Three indicted in 2011 murders
By John W. Goodwin Jr.
A Mahoning County grand jury has handed up murder indictments against three city men in two homicides in 2011.
Dewaylyn Colvin, 31, of Nelson Avenue; Michael Austin Jr., 19, of Midland Avenue; and Hakeem Henderson, 21, of Union Avenue, Salem, or San Diego, Calif., have been charged with two counts of murder, attempted murder, felonious assault and multiple counts of illegal possession of a weapon.
The murder charges stem from two separate killings in November 2011.
During the early morning of Nov. 13, 2011, 23-year-old Adam Christian was shot and killed at 1477 Woodcrest Ave. On Nov. 16, Raymond “Remel” Hayes, 20, was found shot to death in a sparsely populated area of the East Side near Gerwig and Knapp avenues.
Detectives early in these investigations developed information that these homicides were connected.
Police Chief Rod Foley said the murders were the result of a ruthless means of conducting street business by the indicted men and those with whom they associated.
“This is the way these guys enforced their rules on the East Side, and people were afraid of them,” he said. “We are happy to get these individuals off the streets. They have been a longtime problem on our East Side, and this will hopefully make that side of town safer.”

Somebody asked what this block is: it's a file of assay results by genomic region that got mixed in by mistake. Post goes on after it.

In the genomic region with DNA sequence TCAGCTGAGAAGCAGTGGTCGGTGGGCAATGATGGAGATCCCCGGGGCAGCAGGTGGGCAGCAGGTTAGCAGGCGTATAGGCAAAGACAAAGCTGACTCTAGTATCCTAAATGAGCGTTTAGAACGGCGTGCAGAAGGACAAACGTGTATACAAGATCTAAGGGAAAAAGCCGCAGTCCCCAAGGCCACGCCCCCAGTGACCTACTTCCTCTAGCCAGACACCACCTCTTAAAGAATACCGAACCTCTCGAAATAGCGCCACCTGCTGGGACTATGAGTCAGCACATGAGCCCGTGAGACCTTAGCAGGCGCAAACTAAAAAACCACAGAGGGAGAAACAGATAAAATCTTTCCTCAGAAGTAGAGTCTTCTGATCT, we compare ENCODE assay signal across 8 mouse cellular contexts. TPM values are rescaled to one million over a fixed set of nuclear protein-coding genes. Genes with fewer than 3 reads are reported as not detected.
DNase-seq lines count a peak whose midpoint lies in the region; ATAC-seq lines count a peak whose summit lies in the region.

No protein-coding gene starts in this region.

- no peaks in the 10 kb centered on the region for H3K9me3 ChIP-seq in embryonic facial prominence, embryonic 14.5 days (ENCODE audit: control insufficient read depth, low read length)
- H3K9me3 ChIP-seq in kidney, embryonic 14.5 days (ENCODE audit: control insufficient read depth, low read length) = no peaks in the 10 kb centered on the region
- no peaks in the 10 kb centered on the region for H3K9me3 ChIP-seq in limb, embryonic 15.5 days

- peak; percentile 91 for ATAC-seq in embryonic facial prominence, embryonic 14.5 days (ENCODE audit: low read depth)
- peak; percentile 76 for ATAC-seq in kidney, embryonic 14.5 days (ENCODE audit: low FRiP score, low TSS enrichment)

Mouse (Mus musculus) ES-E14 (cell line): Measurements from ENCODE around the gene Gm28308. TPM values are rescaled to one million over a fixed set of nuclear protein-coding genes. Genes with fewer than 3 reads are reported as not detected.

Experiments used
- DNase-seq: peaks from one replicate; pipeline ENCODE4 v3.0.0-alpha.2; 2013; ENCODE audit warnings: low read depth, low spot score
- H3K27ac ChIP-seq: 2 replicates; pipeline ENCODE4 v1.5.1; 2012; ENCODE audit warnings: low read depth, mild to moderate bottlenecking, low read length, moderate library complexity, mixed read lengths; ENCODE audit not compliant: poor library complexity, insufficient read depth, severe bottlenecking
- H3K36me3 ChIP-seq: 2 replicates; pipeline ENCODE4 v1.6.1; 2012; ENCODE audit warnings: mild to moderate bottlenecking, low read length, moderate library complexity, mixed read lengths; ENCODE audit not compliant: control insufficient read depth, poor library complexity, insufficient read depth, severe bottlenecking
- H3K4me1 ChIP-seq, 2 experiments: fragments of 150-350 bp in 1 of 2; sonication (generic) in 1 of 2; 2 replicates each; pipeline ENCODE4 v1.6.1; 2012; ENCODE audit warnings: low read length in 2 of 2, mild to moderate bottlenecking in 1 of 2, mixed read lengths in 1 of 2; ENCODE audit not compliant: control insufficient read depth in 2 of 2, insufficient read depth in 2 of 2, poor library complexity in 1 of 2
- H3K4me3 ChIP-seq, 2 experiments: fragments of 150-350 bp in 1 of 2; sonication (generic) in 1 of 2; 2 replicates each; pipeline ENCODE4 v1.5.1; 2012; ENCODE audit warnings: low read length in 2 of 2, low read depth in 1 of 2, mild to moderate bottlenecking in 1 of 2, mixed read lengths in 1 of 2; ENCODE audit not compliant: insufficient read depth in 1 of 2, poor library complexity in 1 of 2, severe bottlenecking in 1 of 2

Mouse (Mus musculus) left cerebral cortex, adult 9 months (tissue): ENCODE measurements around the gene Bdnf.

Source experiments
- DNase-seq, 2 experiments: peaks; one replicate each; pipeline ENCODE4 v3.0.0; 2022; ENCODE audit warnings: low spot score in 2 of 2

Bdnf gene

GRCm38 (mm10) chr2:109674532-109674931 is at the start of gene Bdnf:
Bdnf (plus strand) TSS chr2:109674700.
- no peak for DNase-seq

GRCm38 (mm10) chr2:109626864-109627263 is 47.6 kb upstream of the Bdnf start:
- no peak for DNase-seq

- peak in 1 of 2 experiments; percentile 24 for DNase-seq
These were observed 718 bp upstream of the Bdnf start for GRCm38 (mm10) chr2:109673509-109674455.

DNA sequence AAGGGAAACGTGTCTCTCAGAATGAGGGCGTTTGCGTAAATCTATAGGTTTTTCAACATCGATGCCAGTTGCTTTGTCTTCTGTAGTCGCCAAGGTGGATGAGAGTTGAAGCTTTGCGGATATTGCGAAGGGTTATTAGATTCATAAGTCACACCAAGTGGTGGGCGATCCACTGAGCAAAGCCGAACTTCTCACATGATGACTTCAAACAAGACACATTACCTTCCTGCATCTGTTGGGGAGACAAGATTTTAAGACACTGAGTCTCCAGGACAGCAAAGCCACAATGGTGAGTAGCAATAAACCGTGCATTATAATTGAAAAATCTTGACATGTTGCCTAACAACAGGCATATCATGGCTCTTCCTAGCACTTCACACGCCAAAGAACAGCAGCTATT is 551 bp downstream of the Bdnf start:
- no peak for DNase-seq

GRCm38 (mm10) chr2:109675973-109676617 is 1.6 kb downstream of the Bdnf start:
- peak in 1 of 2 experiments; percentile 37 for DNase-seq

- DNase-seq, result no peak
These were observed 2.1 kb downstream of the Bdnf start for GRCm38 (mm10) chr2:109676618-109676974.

The attempted-murder charge applies to Austin who purportedly tried to kill a man in December 2012.
Henderson, Austin’s older brother, is not in police custody. Police consider him armed and dangerous and are asking that anyone with information as to his whereabouts immediately call police or Crime Stoppers at 330-746-CLUE.
Colvin is in prison on unrelated charges. Colvin, who has been jailed previously for involuntary manslaughter and other drug offenses, pleaded guilty to three counts of trafficking in drugs, possession of drugs, illegal possession of a weapon and engaging in a pattern of corrupt activity.
The guilty pleas were part of a plea deal with prosecutors earlier this year.
Colvin, during his March sentencing, painted a picture of desperation for the court, saying he was left to care for an ailing mother and several younger siblings when he was 13. He said even after a period of time in prison beginning in 2005, money and family issues forced him back into the life of a drug dealer.
Colvin was sentenced to 11 years on those charges.